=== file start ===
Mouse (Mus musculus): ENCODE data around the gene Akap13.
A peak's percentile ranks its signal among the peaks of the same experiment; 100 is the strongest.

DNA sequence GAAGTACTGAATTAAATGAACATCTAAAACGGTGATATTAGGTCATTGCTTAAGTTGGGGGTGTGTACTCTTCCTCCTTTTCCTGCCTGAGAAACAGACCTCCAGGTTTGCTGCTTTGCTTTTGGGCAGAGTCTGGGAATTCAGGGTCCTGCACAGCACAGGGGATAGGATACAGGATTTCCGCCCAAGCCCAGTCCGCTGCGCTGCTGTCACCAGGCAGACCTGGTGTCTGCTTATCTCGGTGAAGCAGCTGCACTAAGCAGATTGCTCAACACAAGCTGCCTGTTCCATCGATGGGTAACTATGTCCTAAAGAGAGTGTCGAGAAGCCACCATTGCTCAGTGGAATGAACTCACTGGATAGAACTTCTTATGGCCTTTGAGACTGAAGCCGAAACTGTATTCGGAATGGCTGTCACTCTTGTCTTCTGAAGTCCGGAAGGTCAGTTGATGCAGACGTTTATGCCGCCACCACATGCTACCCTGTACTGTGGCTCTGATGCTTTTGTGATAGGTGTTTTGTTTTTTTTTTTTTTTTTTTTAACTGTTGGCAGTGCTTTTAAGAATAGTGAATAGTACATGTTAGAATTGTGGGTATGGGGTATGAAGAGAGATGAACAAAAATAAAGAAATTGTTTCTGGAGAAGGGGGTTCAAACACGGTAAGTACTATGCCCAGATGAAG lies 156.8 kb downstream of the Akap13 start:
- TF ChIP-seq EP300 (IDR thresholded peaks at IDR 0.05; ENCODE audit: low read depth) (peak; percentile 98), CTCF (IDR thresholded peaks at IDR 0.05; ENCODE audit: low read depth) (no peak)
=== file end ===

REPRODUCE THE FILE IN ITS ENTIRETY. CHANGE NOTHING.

Mouse (Mus musculus): ENCODE data around the gene Akap13.
A peak's percentile ranks its signal among the peaks of the same experiment; 100 is the strongest.

DNA sequence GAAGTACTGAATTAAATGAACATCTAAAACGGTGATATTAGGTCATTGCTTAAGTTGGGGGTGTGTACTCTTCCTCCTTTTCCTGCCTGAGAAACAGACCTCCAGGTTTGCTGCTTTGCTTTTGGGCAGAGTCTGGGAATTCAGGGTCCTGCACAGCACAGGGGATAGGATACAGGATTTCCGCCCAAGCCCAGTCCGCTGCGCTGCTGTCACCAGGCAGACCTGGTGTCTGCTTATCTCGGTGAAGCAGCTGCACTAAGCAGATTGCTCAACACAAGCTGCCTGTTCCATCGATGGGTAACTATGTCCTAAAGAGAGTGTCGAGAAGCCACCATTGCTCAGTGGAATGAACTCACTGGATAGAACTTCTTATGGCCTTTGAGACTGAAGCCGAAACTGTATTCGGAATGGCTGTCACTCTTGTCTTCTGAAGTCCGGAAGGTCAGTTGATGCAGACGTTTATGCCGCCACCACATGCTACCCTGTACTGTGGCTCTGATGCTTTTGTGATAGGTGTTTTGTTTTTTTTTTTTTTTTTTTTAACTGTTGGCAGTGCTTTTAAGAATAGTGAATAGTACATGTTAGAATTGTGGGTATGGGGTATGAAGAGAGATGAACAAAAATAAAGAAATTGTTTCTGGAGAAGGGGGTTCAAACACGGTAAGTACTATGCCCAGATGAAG lies 156.8 kb downstream of the Akap13 start:
- TF ChIP-seq EP300 (IDR thresholded peaks at IDR 0.05; ENCODE audit: low read depth) (peak; percentile 98), CTCF (IDR thresholded peaks at IDR 0.05; ENCODE audit: low read depth) (no peak)